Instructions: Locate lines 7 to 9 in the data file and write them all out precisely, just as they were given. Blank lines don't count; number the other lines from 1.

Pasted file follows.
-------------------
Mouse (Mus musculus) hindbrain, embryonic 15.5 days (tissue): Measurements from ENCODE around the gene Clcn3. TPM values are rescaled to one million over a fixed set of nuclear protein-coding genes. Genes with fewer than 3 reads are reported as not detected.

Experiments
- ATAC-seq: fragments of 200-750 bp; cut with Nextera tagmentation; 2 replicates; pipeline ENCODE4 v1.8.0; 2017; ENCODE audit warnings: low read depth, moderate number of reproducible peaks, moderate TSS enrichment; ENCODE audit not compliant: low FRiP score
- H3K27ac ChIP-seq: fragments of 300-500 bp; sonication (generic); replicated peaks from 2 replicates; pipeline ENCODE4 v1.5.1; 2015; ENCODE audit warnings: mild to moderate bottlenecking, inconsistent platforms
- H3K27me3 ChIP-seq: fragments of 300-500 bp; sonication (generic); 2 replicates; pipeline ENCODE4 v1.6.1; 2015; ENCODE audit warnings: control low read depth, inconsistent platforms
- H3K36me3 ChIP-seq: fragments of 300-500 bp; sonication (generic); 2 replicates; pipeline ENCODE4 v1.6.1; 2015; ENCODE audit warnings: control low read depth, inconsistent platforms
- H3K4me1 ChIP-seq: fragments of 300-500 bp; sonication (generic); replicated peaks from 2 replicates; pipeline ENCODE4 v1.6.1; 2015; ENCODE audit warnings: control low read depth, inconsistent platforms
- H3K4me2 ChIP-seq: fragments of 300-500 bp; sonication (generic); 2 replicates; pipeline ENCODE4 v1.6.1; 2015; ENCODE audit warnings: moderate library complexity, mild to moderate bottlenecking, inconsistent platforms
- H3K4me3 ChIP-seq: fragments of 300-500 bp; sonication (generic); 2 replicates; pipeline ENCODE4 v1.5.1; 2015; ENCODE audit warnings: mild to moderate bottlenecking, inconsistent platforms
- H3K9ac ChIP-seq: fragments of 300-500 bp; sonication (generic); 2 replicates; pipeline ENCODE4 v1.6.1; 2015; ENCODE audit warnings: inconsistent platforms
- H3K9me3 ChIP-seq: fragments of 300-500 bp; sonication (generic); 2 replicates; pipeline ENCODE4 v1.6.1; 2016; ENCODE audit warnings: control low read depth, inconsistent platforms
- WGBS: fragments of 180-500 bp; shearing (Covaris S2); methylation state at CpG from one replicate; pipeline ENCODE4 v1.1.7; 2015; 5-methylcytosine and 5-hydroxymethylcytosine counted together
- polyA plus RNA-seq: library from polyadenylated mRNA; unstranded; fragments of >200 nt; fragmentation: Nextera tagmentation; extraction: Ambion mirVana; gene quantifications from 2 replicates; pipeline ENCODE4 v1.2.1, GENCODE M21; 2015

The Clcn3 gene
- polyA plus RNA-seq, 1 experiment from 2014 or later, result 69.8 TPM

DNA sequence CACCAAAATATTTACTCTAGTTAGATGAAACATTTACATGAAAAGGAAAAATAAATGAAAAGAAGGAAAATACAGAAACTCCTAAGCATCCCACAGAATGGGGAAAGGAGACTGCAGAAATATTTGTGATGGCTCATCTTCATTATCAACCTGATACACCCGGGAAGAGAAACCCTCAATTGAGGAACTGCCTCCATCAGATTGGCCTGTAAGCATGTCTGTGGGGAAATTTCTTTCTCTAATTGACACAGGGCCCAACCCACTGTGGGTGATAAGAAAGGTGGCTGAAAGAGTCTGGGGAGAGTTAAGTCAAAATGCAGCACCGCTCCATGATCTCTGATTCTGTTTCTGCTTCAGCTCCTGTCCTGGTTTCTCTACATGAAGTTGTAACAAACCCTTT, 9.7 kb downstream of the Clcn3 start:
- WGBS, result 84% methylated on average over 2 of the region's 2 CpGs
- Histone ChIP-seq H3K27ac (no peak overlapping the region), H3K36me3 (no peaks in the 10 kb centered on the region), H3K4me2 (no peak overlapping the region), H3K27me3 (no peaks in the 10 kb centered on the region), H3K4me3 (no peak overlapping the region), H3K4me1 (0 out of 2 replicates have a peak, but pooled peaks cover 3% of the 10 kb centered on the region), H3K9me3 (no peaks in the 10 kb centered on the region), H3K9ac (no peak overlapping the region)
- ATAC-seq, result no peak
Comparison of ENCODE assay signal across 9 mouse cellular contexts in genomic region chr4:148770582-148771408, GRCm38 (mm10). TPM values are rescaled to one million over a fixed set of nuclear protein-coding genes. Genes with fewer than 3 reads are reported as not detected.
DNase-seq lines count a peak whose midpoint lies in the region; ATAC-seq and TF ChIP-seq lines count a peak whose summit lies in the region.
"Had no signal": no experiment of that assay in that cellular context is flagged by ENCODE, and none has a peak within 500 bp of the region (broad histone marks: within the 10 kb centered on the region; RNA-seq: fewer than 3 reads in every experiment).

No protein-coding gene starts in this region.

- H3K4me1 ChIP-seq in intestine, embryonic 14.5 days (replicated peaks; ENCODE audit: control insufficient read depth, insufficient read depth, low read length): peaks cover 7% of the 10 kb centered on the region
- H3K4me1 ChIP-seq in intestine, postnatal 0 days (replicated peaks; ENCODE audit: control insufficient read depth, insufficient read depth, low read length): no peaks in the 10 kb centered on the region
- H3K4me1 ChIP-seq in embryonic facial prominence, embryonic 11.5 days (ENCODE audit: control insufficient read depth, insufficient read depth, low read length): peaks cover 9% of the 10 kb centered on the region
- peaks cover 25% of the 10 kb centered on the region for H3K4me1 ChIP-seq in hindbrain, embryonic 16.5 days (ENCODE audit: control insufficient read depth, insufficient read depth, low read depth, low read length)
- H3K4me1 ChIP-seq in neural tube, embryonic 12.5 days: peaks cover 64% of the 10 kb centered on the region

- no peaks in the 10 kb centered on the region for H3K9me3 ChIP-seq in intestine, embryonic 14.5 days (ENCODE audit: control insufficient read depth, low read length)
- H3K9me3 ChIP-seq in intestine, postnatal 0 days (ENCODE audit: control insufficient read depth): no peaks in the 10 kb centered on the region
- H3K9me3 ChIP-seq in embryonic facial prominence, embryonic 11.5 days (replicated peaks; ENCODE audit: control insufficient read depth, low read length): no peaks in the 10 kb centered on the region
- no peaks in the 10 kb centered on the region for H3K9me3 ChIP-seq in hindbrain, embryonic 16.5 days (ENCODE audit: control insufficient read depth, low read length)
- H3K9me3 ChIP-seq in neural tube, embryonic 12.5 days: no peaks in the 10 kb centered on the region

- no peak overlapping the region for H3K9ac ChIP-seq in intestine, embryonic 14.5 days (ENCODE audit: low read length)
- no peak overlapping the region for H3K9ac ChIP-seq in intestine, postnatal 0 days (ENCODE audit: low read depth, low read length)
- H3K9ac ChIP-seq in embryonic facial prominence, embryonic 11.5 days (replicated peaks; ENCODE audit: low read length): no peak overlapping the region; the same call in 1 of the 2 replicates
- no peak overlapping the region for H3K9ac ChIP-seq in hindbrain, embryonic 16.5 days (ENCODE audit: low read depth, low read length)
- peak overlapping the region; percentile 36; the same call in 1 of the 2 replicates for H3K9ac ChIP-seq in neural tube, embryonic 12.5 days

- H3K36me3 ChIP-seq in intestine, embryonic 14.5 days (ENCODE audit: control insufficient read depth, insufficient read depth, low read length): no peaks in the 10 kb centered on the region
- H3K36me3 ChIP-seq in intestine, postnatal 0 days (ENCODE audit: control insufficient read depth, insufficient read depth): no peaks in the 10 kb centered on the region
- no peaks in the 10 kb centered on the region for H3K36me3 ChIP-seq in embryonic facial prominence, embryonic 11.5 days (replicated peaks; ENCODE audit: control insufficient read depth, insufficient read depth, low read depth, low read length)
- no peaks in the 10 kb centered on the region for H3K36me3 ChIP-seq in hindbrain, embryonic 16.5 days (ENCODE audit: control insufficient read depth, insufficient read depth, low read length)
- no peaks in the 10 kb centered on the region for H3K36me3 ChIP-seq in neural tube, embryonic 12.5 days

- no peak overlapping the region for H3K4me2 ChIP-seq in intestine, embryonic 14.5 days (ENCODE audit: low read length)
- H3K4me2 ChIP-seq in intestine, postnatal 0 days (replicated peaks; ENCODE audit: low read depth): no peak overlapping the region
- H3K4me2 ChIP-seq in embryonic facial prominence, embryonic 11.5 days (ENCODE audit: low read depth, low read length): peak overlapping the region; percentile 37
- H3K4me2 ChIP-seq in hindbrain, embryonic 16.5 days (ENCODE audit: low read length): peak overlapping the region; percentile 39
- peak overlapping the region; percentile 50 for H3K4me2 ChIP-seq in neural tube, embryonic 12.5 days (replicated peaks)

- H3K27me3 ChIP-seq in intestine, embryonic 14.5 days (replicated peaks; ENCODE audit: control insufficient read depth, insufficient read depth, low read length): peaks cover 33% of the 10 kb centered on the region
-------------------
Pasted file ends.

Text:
- H3K4me1 ChIP-seq: fragments of 300-500 bp; sonication (generic); replicated peaks from 2 replicates; pipeline ENCODE4 v1.6.1; 2015; ENCODE audit warnings: control low read depth, inconsistent platforms
- H3K4me2 ChIP-seq: fragments of 300-500 bp; sonication (generic); 2 replicates; pipeline ENCODE4 v1.6.1; 2015; ENCODE audit warnings: moderate library complexity, mild to moderate bottlenecking, inconsistent platforms
- H3K4me3 ChIP-seq: fragments of 300-500 bp; sonication (generic); 2 replicates; pipeline ENCODE4 v1.5.1; 2015; ENCODE audit warnings: mild to moderate bottlenecking, inconsistent platforms